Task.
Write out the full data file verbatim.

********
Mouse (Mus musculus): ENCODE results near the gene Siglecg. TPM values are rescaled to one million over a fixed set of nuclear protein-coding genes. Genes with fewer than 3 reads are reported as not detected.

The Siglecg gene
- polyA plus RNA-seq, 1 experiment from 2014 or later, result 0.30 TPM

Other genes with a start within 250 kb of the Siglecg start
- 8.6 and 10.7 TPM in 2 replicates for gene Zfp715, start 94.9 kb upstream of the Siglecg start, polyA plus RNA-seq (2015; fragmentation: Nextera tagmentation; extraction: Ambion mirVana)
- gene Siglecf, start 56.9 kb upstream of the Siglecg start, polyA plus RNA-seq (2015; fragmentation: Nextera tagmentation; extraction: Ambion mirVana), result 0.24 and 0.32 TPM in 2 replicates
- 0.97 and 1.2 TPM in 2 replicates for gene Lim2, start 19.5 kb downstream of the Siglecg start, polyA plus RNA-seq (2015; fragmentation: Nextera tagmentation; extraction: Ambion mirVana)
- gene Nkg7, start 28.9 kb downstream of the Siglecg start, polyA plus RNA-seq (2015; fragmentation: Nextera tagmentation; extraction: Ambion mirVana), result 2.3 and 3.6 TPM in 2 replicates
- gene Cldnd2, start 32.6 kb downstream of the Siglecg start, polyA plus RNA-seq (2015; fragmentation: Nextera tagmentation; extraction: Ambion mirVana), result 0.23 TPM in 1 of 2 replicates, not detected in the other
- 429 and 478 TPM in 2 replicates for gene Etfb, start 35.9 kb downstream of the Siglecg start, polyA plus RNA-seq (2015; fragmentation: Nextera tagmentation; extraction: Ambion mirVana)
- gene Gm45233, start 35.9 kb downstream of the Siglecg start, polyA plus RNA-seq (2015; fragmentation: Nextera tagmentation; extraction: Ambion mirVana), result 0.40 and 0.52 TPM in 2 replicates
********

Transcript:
Mouse (Mus musculus): ENCODE results near the gene Siglecg. TPM values are rescaled to one million over a fixed set of nuclear protein-coding genes. Genes with fewer than 3 reads are reported as not detected.

The Siglecg gene
- polyA plus RNA-seq, 1 experiment from 2014 or later, result 0.30 TPM

Other genes with a start within 250 kb of the Siglecg start
- 8.6 and 10.7 TPM in 2 replicates for gene Zfp715, start 94.9 kb upstream of the Siglecg start, polyA plus RNA-seq (2015; fragmentation: Nextera tagmentation; extraction: Ambion mirVana)
- gene Siglecf, start 56.9 kb upstream of the Siglecg start, polyA plus RNA-seq (2015; fragmentation: Nextera tagmentation; extraction: Ambion mirVana), result 0.24 and 0.32 TPM in 2 replicates
- 0.97 and 1.2 TPM in 2 replicates for gene Lim2, start 19.5 kb downstream of the Siglecg start, polyA plus RNA-seq (2015; fragmentation: Nextera tagmentation; extraction: Ambion mirVana)
- gene Nkg7, start 28.9 kb downstream of the Siglecg start, polyA plus RNA-seq (2015; fragmentation: Nextera tagmentation; extraction: Ambion mirVana), result 2.3 and 3.6 TPM in 2 replicates
- gene Cldnd2, start 32.6 kb downstream of the Siglecg start, polyA plus RNA-seq (2015; fragmentation: Nextera tagmentation; extraction: Ambion mirVana), result 0.23 TPM in 1 of 2 replicates, not detected in the other
- 429 and 478 TPM in 2 replicates for gene Etfb, start 35.9 kb downstream of the Siglecg start, polyA plus RNA-seq (2015; fragmentation: Nextera tagmentation; extraction: Ambion mirVana)
- gene Gm45233, start 35.9 kb downstream of the Siglecg start, polyA plus RNA-seq (2015; fragmentation: Nextera tagmentation; extraction: Ambion mirVana), result 0.40 and 0.52 TPM in 2 replicates